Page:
Dr. Pete is a Professor in Leadership Studies at the University of Victoria. She has served as the Executive Lead: Indigenization at the University of Regina. She was also the Vice-President (Academic) and interim President at First Nations University of Canada.

Friday, January 28th, 2022, 1:00 pm (PST)

Ziegler Lecture: Dr. Renae Watchman, “Trans-Atlantic Indigeneity: Indigenous Literary Presence in Europe”

Register in advance for this meeting via Zoom: https://ubc.zoom.us/webinar/register/WN_qCPC7jnqRay0IcMSD1EVFw  

Join us on January 28th, 2022 at 1pm for the virtual Ziegler Lecture Series, featuring Dr. Renae Watchman of McMaster University. This talk is co-sponsored by The Narratives Group. We gratefully acknowledge the financial support of the Waterloo Centre for German Studies in the planning and organization of this virtual event in the CENES series on Indigenous Presence and Representation in German and European Studies.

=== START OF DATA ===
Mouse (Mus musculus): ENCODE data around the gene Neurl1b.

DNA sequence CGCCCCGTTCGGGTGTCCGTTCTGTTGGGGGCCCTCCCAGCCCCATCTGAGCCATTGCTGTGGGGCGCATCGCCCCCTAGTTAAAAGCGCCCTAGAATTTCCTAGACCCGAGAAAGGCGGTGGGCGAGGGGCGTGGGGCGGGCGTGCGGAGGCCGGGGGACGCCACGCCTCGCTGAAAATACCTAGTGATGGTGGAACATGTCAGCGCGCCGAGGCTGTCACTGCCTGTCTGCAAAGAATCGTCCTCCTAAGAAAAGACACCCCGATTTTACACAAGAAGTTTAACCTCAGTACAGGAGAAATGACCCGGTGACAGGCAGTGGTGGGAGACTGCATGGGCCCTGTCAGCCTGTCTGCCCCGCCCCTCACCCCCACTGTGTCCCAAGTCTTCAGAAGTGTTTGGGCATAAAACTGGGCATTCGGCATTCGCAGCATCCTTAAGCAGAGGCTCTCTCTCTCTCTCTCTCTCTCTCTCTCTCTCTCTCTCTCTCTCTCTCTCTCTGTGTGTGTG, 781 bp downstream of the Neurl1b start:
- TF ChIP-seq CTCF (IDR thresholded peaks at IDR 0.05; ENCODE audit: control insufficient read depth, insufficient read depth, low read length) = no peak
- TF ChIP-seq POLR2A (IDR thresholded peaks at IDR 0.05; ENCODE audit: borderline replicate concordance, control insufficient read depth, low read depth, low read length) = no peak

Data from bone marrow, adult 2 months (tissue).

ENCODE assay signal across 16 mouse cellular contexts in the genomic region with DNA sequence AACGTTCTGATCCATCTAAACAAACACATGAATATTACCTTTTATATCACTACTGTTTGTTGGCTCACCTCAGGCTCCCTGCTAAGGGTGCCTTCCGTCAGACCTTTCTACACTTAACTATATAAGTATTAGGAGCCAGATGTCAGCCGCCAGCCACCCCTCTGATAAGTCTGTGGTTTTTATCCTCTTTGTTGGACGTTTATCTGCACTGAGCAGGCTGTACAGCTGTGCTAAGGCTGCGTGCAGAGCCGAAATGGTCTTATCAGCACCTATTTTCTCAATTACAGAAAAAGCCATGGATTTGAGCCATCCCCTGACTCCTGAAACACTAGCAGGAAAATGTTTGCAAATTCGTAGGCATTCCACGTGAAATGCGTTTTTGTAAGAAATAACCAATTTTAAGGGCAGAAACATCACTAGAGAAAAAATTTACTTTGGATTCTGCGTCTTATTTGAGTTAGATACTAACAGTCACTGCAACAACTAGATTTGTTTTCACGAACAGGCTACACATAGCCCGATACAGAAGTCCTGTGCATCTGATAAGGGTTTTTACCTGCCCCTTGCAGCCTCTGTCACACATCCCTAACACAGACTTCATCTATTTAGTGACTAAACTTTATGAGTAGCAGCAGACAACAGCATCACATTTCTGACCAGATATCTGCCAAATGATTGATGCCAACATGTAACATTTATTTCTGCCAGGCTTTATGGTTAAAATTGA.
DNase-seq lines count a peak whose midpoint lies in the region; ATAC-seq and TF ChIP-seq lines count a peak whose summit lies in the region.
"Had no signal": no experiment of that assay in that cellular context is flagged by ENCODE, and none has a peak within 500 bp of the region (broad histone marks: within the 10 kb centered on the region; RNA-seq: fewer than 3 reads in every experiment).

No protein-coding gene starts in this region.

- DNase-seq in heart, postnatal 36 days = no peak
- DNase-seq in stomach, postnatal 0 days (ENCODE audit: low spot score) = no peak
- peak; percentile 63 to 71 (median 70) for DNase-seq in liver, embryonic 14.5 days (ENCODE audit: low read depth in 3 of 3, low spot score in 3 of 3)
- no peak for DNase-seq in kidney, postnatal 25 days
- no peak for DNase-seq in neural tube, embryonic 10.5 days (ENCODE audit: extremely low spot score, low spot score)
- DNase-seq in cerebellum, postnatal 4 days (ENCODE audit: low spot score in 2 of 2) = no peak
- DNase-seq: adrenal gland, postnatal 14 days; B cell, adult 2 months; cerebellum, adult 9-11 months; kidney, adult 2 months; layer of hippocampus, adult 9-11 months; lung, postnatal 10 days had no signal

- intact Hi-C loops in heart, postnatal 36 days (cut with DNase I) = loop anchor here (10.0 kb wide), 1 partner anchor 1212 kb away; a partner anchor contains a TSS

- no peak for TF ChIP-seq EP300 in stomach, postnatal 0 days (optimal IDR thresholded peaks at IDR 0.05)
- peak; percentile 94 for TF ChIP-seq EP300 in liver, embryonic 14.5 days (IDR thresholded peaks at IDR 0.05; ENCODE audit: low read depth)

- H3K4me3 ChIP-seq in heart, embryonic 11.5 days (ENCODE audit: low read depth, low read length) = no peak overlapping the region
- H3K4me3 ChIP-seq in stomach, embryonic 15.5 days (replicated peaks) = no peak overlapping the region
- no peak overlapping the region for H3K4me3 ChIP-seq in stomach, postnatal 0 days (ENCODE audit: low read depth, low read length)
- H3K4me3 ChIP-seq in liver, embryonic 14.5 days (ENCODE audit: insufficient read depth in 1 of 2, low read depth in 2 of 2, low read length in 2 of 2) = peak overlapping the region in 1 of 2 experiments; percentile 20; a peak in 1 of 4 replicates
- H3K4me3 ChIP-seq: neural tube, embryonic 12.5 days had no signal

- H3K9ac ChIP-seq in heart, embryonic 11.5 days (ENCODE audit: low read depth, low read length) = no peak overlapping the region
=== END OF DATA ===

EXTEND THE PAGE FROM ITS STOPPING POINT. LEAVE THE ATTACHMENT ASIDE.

Title: “Trans-Atlantic Indigeneity: Indigenous Literary Presence in Europe”

Bio: Renae Watchman is from the Diné Nation in Shiprock, NM. With a doctorate in German Studies from Stanford University (2007), she is an associate professor of English, cross-appointed with Indigenous Studies at Mount Royal University in Calgary. She is also Co-director of the Office of Academic Indigenization.

Abstract: This presentation will examine how active Indigenous presence from Turtle Island has been depicted in novels, short stories, film, autobiography, and literary criticism by contemporary Indigenous authors and filmmakers across the pond. Looking at diasporic Indigenous people who have travelled to Europe or have made Europe their second home, while still upholding their Indigenous languages and lifeways to their home communities and kin, this talk approaches the work of the “greats” of Indigenous literary arts to evaluate their depiction of distinctive Indigenous lifeways amid disparate historical and cultural contexts, seeking to centre Indigenous presence as it happens in the European context and beyond.